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Cancer-Related Anemia: Special Considerations in the Elderly

Cancer-Related Anemia: Special Considerations in the Elderly

Anemia raises special concerns in older cancer patients. This review addresses the prevalence, causes, and mechanisms of anemia in older individuals, the complications of anemia in this population (including its impact on cancer treatment), and the appropriate management of anemia in the elderly.

A common manifestation of cancer, anemia may compromise patient welfare and influence treatment outcome.[1] In older cancer patients, anemia raises special concerns for the following reasons:

• The incidence and prevalence of cancer increase with age.[2]

• The incidence and prevalence of anemia increase with age.[3,4]

• Anemia—even mild anemia—is associated with a number of unfavorable outcomes in older individuals.[5]

This article explores the causes, consequences, and management of anemia in older individuals, and the influence of anemia on cancer treatment.

Prevalence, Causes, and Mechanisms

Definition of Anemia

According to the World Health Organization (WHO), anemia is defined as hemoglobin levels lower than 12 g/dL in women and 13 g/dL in men.[2] Recent findings have called into question this definition, which nevertheless remains the gold standard for epidemiologic and clinical studies, as well as for clinical practice.

A critical issue concerns whether it is justified to use different normal values for postmenopausal women and men. The Women's Health and Aging Study (WHAS) followed 667 home-dwelling women aged 65 and older for 11 years and established that hemoglobin values lower than 13 g/dL were an independent risk factor for mortality and disability.[6,7] Similar results were reported from the Invecchiare in Chianti (InChianti) study, a cross-sectional look at the older population in the Italian region of Chianti.[8] In addition, several years ago, the fatigue coalition reported that the highest increment in energy, both in men and women with cancer, was obtained when hemoglobin levels were raised from 11 to 13 g/dL, suggesting that hemoglobin levels around 13 g/dL may be optimal for both sexes, at least in the later years of life.[9]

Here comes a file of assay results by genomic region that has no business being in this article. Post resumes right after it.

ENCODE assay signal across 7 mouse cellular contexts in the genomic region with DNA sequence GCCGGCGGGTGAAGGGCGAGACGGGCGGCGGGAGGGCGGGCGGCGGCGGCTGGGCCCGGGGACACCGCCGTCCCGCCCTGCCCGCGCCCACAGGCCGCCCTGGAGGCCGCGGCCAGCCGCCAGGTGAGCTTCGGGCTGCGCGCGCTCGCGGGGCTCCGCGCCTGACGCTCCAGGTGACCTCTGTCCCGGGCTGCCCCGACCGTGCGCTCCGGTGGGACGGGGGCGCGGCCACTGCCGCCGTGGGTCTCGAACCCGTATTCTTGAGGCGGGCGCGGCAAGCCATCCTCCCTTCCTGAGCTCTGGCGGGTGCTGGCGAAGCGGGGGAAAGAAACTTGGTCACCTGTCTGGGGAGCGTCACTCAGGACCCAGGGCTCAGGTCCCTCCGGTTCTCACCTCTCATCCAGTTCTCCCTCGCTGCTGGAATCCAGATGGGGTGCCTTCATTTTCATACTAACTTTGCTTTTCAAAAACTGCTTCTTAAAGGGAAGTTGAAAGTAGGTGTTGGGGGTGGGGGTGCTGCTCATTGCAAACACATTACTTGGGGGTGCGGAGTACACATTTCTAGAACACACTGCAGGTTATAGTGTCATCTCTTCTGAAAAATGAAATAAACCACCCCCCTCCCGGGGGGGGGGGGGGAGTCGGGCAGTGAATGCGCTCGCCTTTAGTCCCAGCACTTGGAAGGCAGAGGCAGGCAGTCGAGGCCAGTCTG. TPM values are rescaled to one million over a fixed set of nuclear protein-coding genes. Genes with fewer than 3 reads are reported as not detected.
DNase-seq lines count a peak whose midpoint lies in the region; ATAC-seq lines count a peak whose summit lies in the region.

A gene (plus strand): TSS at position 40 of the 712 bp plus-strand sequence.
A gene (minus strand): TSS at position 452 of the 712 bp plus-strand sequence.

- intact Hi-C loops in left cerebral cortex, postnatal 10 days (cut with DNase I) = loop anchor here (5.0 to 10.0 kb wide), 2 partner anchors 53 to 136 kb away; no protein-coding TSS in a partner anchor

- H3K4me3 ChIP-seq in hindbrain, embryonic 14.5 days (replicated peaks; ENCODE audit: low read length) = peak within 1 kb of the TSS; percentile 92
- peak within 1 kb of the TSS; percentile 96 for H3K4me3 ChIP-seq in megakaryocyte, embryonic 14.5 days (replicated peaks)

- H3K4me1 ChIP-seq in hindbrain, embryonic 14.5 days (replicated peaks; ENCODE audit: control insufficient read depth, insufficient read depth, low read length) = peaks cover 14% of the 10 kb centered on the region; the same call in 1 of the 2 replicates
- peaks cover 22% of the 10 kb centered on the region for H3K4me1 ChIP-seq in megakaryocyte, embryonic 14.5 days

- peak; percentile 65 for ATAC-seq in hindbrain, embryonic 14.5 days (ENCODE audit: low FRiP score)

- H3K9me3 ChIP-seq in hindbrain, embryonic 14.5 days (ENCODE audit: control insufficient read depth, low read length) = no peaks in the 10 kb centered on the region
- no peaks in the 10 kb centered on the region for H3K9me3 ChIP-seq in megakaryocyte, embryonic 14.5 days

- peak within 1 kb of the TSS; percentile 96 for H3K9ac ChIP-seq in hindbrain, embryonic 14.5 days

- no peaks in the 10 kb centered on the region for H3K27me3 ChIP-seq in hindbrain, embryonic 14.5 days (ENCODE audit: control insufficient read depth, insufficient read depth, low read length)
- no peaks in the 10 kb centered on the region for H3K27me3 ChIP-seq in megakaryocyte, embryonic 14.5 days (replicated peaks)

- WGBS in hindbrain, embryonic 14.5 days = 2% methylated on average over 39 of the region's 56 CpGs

Another problem with the WHO definition is its failure to account for ethnicity. In the United States, the National Health and Nutrition Examination Survey (NHANES) III confirmed previous reports that hemoglobin levels in healthy African-Americans may be lower than in Caucasians.[2] It has not been established whether a higher prevalence of hemoglobinopathies among African-Americans is responsible for this difference.

Individual variations in hemoglobin levels may also be present irrespective of ethnicity and sex. While hemoglobin levels lower than 12 g/dL are probably abnormal for everybody, it is possible that levels between 12 and 13 g/dL are abnormal for some women and men and normal for others. In the following discussion, we will use the WHO definition as reference, recognizing that it may lead to underdiagnosis of anemia and its causes especially in older women.

Incidence and Prevalence of Anemia

Incidence and prevalence of anemia increase with age[3,4] and are highest in the institutionalized population.[4,10-12] According to cross-sectional studies, average hemoglobin levels remain constant throughout all age groups at least up to age 90.[13] Anemia appears not to be a consequence of aging, but the incidence and prevalence of chronic diseases causing anemia increase with age.

In the NHANES III study, anemia was more common among women up to age 50, was equally prevalent in the two sexes up to age 65, and became more common in men after age 65.[3] This finding is dependent on the definition of anemia. If the lower-normal levels of hemoglobin in women were set at 13 g/dL instead of 12 g/dL, incidence and prevalence of anemia would be higher in women throughout the age spectrum.

Causes and Mechanism of Anemia